And Yet Another Director Is Off The Kane & Lynch Movie

Illustration for article titled And Yet Another Director Is Off The Kane & Lynch Movie

The big screen version of crime series Kane & Lynch keeps losing director after director. According to the Los Angeles Times, the flick has — you guessed it — lost its latest director.

According to sources close to the project, Patrick Alessandrin of District 13: Ultimatum fame was going to helm the project, but has left the picture. The film was supposed to go into production this October, but the start day has been pushed back as producers scramble for a director.

Illustration for article titled And Yet Another Director Is Off The Kane & Lynch Movie

Wayne Krammer (Running Scared) and F. Gary Gray (The Italian Job) were previously mentioned as possible directors and are now back in the running for the director's chair.

The L.A. Times reports that Antoine Fuqua (Training Day) is also in talks to helm the picture.

Kane & Lynch doesn't look like it will start filming until first quarter 2011 at the earliest. The movie's production company tells the Los Angeles Times that "the director has not been chosen" and that a "start date is TBD".


Bruce Willis and Jamie Foxx are attached to star in the film.

'Kane & Lynch' struggles to break out of jail [LA Times via Latino Review]

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Kane and Lynch is such a hot IP. Why? Well, see, because although this proves beyond a doubt that there is no kind, loving God, or any sane deity at all, the universe does have a certain malevolent perversity that is aimed squarely at humankind. The universe likes to fuck with us, that is.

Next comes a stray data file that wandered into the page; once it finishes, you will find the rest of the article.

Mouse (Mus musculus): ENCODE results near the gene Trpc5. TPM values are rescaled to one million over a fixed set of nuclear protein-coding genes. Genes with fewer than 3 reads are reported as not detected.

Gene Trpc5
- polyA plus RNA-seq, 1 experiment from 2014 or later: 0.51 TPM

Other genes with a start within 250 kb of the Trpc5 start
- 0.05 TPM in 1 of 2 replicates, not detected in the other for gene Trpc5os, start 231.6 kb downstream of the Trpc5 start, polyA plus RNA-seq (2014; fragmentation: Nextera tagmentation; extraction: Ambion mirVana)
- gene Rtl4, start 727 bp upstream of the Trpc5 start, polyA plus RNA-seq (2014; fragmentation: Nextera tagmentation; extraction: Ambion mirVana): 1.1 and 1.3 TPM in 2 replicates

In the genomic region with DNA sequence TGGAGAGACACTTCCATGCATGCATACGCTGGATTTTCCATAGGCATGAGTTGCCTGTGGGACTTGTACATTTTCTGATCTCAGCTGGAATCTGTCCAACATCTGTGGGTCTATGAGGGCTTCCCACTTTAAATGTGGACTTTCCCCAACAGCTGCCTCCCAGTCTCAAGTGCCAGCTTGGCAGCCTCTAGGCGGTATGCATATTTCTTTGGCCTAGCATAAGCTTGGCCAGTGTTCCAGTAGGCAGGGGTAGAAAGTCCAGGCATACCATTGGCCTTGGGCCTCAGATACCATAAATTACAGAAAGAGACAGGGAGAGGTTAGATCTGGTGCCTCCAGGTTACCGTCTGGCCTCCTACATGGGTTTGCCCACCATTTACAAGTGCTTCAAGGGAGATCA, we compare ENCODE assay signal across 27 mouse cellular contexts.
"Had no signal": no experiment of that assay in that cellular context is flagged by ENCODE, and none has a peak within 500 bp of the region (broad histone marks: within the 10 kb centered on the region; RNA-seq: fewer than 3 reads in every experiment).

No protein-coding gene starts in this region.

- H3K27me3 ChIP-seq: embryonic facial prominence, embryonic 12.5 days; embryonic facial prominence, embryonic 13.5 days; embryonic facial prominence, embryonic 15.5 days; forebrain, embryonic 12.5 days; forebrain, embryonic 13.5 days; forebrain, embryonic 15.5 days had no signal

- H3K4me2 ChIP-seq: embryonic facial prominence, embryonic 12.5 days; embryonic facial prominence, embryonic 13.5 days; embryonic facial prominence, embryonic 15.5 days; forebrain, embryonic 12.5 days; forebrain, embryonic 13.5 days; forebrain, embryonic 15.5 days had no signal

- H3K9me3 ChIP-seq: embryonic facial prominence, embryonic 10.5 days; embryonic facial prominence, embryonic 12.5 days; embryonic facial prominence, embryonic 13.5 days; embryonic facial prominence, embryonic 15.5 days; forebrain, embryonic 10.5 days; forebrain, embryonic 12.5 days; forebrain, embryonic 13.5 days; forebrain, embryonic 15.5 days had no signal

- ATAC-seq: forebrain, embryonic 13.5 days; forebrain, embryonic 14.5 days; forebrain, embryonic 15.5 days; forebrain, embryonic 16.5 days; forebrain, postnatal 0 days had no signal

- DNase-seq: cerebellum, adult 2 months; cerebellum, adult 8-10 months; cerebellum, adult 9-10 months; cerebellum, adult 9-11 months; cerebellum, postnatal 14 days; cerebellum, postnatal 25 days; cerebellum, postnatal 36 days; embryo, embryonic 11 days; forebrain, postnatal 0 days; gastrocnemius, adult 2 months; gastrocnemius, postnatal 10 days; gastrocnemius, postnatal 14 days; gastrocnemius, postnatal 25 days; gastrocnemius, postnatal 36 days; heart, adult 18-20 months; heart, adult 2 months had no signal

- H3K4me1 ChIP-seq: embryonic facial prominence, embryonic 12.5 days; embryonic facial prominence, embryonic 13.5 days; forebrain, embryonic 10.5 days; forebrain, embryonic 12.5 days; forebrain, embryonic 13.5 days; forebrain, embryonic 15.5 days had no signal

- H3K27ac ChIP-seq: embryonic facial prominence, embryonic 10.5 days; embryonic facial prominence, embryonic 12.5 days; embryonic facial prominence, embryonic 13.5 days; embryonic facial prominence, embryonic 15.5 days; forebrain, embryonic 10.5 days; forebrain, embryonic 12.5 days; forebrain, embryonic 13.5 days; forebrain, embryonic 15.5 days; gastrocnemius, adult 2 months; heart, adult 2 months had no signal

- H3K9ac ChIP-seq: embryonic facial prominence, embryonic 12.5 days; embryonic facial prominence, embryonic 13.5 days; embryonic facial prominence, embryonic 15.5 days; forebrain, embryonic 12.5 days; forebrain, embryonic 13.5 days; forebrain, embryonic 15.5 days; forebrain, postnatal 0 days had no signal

So we get a bastardized adaptation of a terrible and blandly psychotic series of video games. The games are themselves the unoriginal culminations of a century's worth of media tropes and stereotypes of career criminals, many of which have featured time and again in films.

But that isn't enough to satisfy the gibbering, unthinking beast guiding the universe, no; it demands that these tropes be repackaged again for film. It is the utter death of originality and thought, this abortion of a film, even though it yet be unmade. It heralds the end of beauty, ushering in a final era of film consisting entirely of the film industry's gorging on its own regurgitations of its regurgitations. The serpent eats its own tail and soon all shall be oblivion.

Then again, if they keep firing directors maybe the folks involved will find more worthy projects to pursue and we can forget the whole Kane and Lynch movie idea. That would be nice.